The only scene not in the book is the first one, when Lillian Gish reads from the Bible, surrounded by children—all talking heads set in a night sky of stars. That scene gives the movie an otherworldly feeling right from the start. It floats in dreamtime. Roger Ebert called it a “stylized nightmare.”
The movie is a noir fairy tale. (Think of the Grimm fairy tales before they were cleaned up and declawed.) Robert Mitchum, who is phenomenal as the preacher Harry Powell, is a demon in human form. Lillian Gish, who plays the mountain woman Rachel Cooper, is his angelic opposite—just as tough and hard as he is, but on the side of good. The river, which sparkles with unearthly lights (night and day), takes on mystic significance.
One fairy tale-like element in the book that the movie had to omit because there was no way to translate it into black and white is the way the police are described as “the blue men.” As in, “John watched the blue men take his father away.”
Roger Ebert, who called it “one of the greatest of all American films,” thinks that what did it in with audiences was its lack of “proper trappings.” Charles Laughton was not known for directing, Robert Mitchum had a threatening onscreen presence, the children were not cute, and the movie—heavy on German expressionism—looked just plain strange.
You will learn things about the characters’ backstory, the world in which they live, and details of the hunt that the film version had to omit. For example, if you’ve seen the movie, you know what happens on Willa Harper’s second wedding night. But you don’t know what happens on her first, when she is with the father of her children.
There are three books about the making of the movie: The Night of the Hunter: A Biography of a Film by Jeffrey Couchman and Heaven and Hell To Play With by Preston Neal Jones, and The Night of the Hunter ((BFI Film Classics) by Simon Callow.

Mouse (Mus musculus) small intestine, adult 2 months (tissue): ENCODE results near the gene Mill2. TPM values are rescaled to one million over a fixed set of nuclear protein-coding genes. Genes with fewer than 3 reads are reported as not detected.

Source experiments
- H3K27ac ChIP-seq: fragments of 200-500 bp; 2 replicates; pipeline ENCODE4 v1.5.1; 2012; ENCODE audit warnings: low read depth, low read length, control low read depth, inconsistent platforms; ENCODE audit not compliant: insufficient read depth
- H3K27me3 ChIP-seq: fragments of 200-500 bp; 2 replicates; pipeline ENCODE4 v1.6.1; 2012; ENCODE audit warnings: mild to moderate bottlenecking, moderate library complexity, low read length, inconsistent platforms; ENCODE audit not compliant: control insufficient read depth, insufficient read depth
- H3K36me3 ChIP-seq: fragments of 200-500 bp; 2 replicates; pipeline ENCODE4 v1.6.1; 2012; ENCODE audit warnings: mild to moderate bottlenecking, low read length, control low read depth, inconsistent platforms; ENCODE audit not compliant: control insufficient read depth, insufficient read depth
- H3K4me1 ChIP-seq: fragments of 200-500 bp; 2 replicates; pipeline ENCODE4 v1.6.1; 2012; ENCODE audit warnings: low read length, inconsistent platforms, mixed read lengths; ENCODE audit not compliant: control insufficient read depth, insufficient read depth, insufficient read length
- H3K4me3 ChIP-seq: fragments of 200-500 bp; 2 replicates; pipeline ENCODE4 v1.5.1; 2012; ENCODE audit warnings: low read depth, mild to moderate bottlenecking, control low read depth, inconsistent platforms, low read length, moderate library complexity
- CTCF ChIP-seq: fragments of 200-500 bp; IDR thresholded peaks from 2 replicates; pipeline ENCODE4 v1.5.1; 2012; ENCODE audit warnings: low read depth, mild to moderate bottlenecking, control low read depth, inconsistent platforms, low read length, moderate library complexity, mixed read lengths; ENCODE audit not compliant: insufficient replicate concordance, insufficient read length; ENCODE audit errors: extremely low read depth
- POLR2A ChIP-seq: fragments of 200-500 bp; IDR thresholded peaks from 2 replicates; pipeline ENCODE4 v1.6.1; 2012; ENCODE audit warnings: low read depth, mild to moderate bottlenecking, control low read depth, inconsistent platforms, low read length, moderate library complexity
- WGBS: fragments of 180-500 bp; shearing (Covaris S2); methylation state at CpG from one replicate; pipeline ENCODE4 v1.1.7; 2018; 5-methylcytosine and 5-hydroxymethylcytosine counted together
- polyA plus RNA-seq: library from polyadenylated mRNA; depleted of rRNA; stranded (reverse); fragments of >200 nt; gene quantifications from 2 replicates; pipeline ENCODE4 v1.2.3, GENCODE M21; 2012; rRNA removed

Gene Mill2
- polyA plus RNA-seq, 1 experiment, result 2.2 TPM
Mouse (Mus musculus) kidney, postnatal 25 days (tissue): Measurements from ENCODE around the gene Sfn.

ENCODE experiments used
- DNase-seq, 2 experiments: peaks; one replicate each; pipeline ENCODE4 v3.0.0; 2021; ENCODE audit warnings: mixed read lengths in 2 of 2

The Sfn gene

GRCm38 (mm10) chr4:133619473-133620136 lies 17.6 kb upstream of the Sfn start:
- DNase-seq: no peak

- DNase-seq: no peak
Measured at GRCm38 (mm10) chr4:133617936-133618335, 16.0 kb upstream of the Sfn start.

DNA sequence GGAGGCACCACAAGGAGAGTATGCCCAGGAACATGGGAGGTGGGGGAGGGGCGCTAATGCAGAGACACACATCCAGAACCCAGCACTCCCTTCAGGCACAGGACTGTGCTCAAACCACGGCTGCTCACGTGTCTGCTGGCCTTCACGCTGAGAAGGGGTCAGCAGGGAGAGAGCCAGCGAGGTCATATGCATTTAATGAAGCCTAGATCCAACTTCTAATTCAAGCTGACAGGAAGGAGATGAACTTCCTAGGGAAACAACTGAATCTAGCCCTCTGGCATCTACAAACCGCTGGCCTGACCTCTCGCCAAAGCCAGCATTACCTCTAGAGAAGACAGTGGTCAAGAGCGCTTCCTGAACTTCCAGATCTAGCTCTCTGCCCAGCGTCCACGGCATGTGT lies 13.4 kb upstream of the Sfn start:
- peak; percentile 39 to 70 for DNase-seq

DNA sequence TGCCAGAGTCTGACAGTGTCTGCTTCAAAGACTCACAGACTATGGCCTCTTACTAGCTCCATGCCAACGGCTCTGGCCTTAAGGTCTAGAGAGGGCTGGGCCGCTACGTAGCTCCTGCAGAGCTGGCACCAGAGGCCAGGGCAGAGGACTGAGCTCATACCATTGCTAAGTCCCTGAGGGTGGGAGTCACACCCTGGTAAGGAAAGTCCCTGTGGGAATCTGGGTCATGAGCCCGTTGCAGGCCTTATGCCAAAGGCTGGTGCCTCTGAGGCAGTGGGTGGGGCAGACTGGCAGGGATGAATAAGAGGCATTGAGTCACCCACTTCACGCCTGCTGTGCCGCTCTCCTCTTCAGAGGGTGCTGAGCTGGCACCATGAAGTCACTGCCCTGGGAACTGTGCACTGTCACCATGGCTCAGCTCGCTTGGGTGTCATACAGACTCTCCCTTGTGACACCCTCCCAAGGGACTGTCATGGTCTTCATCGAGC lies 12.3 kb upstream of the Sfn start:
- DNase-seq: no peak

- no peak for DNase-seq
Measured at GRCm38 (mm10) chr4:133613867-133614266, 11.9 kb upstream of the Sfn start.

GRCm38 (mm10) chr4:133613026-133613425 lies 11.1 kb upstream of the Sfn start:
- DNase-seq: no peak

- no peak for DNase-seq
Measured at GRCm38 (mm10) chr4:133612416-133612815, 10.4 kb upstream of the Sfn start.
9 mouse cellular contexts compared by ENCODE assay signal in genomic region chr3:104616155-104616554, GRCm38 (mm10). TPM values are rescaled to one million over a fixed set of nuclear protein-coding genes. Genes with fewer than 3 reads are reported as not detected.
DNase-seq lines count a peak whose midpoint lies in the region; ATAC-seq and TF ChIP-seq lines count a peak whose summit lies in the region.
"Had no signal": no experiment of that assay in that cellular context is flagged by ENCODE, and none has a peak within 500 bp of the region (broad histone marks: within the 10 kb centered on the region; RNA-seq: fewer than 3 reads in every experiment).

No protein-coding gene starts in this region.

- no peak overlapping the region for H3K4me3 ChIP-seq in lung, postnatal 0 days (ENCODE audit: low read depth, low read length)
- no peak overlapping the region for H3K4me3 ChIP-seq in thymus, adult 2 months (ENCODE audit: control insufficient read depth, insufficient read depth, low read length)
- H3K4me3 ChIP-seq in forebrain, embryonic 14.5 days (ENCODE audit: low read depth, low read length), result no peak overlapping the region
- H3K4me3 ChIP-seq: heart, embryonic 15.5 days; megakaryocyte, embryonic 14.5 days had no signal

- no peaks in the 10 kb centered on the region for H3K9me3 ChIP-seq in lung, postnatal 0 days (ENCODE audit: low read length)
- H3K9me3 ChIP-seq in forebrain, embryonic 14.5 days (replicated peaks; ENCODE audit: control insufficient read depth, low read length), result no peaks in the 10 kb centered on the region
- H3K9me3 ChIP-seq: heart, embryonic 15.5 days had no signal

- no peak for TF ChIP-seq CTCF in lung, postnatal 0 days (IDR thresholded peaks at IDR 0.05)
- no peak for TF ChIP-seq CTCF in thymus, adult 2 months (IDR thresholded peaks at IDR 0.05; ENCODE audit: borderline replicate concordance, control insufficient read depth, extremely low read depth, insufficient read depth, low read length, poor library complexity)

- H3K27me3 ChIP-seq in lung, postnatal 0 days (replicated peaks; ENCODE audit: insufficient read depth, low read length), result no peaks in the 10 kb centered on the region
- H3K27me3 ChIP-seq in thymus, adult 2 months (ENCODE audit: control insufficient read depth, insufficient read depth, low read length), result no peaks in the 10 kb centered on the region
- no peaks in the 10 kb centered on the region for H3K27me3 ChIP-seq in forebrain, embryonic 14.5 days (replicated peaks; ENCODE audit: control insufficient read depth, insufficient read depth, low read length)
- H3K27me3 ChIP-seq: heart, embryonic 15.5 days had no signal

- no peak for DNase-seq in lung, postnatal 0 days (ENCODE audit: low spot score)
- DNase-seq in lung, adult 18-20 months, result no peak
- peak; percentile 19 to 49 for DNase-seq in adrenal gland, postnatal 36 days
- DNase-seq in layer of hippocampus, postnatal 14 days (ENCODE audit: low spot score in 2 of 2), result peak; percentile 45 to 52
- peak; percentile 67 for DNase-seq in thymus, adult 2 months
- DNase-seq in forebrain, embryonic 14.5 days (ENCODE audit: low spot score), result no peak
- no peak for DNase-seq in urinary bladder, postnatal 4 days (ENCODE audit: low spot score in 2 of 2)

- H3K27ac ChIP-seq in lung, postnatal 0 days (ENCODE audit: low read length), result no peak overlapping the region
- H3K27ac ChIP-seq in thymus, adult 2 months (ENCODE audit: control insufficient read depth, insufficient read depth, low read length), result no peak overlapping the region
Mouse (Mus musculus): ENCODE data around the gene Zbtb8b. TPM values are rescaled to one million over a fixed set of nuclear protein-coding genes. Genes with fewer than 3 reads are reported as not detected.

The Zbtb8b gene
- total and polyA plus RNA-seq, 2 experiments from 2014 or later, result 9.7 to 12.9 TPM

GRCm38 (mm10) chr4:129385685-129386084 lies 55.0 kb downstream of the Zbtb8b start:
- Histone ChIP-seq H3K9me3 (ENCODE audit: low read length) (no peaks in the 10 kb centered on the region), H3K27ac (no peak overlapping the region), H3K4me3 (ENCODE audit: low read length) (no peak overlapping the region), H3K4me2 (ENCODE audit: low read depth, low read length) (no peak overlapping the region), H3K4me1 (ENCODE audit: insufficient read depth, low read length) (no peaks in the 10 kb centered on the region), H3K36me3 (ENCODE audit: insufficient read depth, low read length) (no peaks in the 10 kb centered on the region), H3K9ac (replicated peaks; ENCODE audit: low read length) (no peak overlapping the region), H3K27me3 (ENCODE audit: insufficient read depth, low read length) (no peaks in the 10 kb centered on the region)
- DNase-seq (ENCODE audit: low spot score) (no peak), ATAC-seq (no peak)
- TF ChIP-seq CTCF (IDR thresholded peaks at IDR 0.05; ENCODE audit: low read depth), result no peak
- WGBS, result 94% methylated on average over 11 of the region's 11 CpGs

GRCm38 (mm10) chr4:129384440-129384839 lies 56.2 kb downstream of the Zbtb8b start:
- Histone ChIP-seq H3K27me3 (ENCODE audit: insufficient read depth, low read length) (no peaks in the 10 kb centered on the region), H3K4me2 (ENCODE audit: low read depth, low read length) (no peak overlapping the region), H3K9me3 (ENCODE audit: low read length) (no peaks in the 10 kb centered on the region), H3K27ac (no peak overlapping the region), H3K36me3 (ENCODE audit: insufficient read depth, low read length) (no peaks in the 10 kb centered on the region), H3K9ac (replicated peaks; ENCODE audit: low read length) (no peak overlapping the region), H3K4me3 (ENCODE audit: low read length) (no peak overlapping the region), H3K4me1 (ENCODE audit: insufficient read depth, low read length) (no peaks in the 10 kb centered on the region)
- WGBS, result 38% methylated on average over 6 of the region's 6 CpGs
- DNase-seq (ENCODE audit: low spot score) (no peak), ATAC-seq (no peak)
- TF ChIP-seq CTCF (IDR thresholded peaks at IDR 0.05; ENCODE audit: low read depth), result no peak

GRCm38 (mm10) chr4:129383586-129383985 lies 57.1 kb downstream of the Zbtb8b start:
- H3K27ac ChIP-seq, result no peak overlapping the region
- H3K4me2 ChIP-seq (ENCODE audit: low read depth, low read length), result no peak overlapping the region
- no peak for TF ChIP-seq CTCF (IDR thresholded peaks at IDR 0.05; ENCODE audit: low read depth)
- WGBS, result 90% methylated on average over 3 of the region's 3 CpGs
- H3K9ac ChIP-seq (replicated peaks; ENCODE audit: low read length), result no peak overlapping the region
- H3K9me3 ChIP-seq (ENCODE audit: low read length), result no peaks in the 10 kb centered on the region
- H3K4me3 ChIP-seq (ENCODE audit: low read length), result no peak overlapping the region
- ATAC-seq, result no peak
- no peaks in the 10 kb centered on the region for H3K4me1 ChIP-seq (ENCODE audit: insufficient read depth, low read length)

*Leaning, leaning! Safe and secure from all alarms!
Leaning, leaning! Leaning on the everlasting arms!
In the distance John saw him on the road, emerging suddenly from behind a tall growth of redbud half a mile away: a man on a huge field horse, moving slowly and with a dreadful plodding deliberation up the feathery dust of the river road. The figure of the man and horse were as tiny as toys in that perspective and yet, even in those diminished proportions, John could make out each dreadful and evil line of those familiar shoulders. Now in a dozen farms on both sides of the river the hound dogs had come out to bark at the sound of the singing, and a tan beagle bitch emerged suddenly from beneath the porch of the farmhouse just below the barn and raced braying to the gate to herald the singer’s passing. But the singing did not stop and the figure, moving still in that infinitely sinister slowness, passed directly below the house and was obscured again by a tall growth of pawpaws and still the voice continued unabated while John huddled in the hay with thundering heart. And even long after he had passed, faded down the road, lost in the moonbeams of the lower farms, John could still hear the faint, sweet voice and he thought: Don’t he never sleep?
Lindsay Edmunds blogs about robots, writing, life in southwestern Pennsylvania, and sometimes books and movies at Writer’s Rest. She is the author of a novel about love in the age of artificial intelligence: Cel & Anna.